You mentioned being newlywed. Is there a song that is your, kind of, "I'm happily romanced and settled song?" Because you're known for the dark, unrequited love song, which I love.
Me, too. And I'm never gonna not do it. I'm sorry. I feel like everyone's been very worried in interviews, being like, "Well, you know, now that you're happily married, are you — what kind of album are you gonna make, album three?" And I said, "Well, I've been engaged the whole — pretty much the whole of this album. And I've made it, I hope, quite a good, mixed, balanced album that, you know, maybe does have a few happier moments on it than Devotion, but [it's] still got those sad notes."
I have a song on the record about my husband, or more about the waiting for someone to pop the question, but — it's not even popping the question. It's about waiting for somebody to say they're ready to say that you're gonna be theirs forever. So that was me kind of documenting this time where I'd just gotten engaged and I was away from him. I was in L.A., and I was writing with Miguel and BenZel. And I just thought — you know, it's like a memory book. Albums for me — hopefully, this is not gonna be my last — they're a different stage of your life. And, for me, I have this really wonderful opportunity where I can document that sometimes in songs if I want to. So that — I wanted to capture this moment of, kind of, the frustration of this guy not saying he wanted to be with me forever and then, kind of, celebrating the idea that, you know, hopefully we are going to be together forever. So some are autobiographical. Some are total storytelling.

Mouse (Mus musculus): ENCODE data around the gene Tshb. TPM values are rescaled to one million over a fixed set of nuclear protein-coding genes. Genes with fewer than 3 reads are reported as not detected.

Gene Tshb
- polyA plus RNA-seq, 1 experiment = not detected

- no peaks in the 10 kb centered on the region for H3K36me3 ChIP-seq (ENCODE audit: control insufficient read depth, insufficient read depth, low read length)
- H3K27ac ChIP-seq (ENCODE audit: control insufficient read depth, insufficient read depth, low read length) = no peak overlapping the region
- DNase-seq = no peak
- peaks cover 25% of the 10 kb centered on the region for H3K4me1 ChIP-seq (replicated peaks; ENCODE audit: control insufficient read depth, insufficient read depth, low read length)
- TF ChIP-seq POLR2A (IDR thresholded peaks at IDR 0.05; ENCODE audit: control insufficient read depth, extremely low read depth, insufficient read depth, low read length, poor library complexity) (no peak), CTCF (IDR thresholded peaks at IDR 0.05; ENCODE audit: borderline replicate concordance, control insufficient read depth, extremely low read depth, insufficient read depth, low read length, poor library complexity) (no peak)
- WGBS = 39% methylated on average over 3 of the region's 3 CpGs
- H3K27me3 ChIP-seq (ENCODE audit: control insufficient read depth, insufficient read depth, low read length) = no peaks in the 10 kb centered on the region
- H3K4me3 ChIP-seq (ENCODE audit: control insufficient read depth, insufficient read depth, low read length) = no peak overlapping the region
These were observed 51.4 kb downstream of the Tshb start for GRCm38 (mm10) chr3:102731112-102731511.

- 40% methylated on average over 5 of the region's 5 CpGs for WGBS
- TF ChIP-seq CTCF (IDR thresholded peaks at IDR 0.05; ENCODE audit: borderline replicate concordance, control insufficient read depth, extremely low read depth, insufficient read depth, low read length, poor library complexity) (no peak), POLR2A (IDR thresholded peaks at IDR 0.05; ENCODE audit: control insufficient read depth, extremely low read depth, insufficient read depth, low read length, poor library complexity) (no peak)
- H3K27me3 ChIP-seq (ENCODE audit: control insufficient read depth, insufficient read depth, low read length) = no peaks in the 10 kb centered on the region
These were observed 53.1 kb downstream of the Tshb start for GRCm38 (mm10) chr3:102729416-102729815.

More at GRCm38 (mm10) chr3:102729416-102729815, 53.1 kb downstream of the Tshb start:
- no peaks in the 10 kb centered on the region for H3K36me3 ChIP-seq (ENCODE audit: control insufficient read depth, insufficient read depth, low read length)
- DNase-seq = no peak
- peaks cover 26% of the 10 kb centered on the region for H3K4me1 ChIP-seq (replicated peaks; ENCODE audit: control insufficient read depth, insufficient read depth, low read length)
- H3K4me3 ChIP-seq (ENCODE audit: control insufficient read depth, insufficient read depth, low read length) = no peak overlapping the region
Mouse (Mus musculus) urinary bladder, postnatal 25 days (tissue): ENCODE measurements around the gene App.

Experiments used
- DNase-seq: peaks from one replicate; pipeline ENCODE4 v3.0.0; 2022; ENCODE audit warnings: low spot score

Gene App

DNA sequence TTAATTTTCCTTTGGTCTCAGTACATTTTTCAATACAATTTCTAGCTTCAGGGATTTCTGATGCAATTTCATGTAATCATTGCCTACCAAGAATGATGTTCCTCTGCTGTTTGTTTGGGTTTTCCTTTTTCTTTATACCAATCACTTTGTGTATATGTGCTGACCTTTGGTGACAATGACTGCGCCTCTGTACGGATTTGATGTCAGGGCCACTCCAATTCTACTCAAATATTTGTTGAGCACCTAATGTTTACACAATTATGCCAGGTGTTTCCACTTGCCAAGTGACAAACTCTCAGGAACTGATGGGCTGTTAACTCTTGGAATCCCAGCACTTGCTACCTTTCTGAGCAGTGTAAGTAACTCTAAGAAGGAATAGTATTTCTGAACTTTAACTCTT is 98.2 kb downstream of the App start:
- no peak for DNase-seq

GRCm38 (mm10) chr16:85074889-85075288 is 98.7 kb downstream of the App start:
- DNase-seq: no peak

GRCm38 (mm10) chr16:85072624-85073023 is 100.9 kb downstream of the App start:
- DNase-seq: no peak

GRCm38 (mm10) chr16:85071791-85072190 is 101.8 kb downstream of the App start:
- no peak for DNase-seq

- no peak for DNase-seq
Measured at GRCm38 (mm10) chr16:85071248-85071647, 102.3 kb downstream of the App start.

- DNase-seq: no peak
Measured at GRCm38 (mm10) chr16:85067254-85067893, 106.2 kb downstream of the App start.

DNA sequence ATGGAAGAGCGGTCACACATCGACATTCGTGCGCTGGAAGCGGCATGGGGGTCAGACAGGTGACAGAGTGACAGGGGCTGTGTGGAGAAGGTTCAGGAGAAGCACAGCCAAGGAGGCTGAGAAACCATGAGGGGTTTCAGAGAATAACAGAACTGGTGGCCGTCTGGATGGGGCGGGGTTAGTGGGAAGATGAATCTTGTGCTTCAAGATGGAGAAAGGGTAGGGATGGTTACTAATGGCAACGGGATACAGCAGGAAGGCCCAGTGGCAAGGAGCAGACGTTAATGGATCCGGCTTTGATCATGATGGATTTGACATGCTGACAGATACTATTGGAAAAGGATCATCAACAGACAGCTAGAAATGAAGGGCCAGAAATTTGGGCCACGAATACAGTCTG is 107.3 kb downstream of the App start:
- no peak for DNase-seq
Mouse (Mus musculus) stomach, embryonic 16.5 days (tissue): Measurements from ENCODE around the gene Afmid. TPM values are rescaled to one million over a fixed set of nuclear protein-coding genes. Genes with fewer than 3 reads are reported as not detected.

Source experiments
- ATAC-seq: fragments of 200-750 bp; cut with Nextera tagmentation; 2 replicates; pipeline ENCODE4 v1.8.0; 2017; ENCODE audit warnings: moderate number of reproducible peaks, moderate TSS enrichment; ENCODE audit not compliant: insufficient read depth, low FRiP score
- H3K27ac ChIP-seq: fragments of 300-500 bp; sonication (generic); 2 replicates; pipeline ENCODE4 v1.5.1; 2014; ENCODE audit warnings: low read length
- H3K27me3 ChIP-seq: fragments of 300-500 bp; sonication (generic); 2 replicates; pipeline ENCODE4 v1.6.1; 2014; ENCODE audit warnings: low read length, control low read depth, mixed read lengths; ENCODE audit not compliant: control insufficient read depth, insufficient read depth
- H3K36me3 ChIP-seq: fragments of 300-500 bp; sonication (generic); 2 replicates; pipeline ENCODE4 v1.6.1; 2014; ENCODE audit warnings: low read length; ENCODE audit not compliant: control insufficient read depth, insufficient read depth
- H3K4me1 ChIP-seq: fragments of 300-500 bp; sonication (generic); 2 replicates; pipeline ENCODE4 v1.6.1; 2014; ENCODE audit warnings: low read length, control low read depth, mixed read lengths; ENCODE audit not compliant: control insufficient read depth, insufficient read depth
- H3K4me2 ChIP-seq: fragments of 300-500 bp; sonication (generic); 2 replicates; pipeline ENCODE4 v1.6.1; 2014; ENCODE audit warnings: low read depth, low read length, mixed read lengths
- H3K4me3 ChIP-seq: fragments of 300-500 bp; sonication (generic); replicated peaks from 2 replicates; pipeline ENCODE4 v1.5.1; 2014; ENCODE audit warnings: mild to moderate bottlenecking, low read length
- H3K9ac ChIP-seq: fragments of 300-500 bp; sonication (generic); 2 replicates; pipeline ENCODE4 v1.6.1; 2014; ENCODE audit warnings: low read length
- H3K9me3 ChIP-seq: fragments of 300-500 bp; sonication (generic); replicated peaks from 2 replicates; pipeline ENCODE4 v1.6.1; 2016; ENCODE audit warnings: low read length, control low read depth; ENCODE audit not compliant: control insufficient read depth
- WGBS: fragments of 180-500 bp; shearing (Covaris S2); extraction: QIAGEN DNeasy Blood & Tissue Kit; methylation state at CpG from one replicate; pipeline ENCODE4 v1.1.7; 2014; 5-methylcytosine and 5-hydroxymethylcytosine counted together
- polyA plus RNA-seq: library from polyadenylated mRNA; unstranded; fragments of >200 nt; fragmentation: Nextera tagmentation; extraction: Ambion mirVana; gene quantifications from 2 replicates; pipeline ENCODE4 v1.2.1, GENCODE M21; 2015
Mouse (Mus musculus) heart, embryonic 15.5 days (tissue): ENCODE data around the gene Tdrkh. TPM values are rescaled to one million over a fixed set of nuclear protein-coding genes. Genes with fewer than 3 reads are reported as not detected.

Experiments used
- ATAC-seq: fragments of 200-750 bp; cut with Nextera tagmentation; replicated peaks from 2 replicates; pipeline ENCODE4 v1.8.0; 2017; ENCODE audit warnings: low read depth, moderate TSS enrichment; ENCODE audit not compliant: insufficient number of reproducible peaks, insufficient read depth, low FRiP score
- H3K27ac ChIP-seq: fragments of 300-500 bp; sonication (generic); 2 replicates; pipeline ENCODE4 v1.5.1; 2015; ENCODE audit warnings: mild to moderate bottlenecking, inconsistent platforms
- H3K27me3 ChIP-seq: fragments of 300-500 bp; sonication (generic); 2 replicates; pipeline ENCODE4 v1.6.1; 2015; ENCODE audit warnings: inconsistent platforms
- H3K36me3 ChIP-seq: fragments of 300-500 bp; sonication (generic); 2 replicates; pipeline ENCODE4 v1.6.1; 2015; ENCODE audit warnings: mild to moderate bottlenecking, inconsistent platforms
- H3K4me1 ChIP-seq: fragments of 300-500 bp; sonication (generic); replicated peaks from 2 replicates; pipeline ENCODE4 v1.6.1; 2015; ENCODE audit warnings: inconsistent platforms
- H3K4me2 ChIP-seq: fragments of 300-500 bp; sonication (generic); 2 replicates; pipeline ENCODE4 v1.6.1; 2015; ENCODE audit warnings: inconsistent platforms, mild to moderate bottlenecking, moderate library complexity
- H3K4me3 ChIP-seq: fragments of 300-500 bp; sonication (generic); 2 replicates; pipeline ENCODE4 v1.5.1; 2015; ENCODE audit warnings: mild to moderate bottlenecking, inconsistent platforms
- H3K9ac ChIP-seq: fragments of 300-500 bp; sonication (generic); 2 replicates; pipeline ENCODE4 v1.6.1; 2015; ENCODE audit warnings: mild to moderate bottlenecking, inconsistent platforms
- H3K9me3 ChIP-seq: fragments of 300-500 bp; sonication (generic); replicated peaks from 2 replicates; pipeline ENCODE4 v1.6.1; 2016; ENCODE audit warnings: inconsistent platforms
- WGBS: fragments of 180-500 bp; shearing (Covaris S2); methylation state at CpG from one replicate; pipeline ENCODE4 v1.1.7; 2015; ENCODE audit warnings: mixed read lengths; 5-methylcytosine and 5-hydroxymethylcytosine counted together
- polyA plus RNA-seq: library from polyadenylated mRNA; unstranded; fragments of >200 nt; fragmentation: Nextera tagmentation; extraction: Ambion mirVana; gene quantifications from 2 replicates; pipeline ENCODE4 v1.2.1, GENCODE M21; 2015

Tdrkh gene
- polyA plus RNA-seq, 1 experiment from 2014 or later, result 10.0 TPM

Well, I hope he doesn't get mad at us for outing him here.
Oh, no. He wouldn't even know what I'm doing. He doesn't know. I love him for that. He doesn't know where I am half the day. He kind of — I come home and he says, "What's for dinner?" So it's fine.
You are married.
I am married. But to be honest, he's making dinner tonight, so it's fine.